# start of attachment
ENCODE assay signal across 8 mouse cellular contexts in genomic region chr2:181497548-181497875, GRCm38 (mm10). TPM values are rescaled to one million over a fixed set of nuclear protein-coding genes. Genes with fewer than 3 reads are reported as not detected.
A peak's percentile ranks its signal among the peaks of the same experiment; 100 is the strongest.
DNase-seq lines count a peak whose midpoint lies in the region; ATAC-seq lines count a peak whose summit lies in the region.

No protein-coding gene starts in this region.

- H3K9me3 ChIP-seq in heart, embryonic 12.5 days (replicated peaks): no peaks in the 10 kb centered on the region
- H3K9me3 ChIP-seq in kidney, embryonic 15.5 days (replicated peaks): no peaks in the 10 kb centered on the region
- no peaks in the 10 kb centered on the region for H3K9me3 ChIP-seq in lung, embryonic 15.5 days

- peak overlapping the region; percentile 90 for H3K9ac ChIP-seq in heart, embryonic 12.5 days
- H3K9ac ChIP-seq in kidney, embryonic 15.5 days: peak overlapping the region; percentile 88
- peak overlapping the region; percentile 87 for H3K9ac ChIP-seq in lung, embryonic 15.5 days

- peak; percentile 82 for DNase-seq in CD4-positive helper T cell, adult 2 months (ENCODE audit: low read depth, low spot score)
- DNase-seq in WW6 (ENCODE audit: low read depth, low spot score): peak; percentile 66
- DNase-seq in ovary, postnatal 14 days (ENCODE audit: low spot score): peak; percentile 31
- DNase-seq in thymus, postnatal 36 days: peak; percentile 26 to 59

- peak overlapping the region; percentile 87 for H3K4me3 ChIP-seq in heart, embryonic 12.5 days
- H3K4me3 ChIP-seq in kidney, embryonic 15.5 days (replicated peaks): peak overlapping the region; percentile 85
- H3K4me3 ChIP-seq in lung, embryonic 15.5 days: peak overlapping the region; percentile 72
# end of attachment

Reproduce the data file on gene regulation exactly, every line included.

ENCODE assay signal across 8 mouse cellular contexts in genomic region chr2:181497548-181497875, GRCm38 (mm10). TPM values are rescaled to one million over a fixed set of nuclear protein-coding genes. Genes with fewer than 3 reads are reported as not detected.
A peak's percentile ranks its signal among the peaks of the same experiment; 100 is the strongest.
DNase-seq lines count a peak whose midpoint lies in the region; ATAC-seq lines count a peak whose summit lies in the region.

No protein-coding gene starts in this region.

- H3K9me3 ChIP-seq in heart, embryonic 12.5 days (replicated peaks): no peaks in the 10 kb centered on the region
- H3K9me3 ChIP-seq in kidney, embryonic 15.5 days (replicated peaks): no peaks in the 10 kb centered on the region
- no peaks in the 10 kb centered on the region for H3K9me3 ChIP-seq in lung, embryonic 15.5 days

- peak overlapping the region; percentile 90 for H3K9ac ChIP-seq in heart, embryonic 12.5 days
- H3K9ac ChIP-seq in kidney, embryonic 15.5 days: peak overlapping the region; percentile 88
- peak overlapping the region; percentile 87 for H3K9ac ChIP-seq in lung, embryonic 15.5 days

- peak; percentile 82 for DNase-seq in CD4-positive helper T cell, adult 2 months (ENCODE audit: low read depth, low spot score)
- DNase-seq in WW6 (ENCODE audit: low read depth, low spot score): peak; percentile 66
- DNase-seq in ovary, postnatal 14 days (ENCODE audit: low spot score): peak; percentile 31
- DNase-seq in thymus, postnatal 36 days: peak; percentile 26 to 59

- peak overlapping the region; percentile 87 for H3K4me3 ChIP-seq in heart, embryonic 12.5 days
- H3K4me3 ChIP-seq in kidney, embryonic 15.5 days (replicated peaks): peak overlapping the region; percentile 85
- H3K4me3 ChIP-seq in lung, embryonic 15.5 days: peak overlapping the region; percentile 72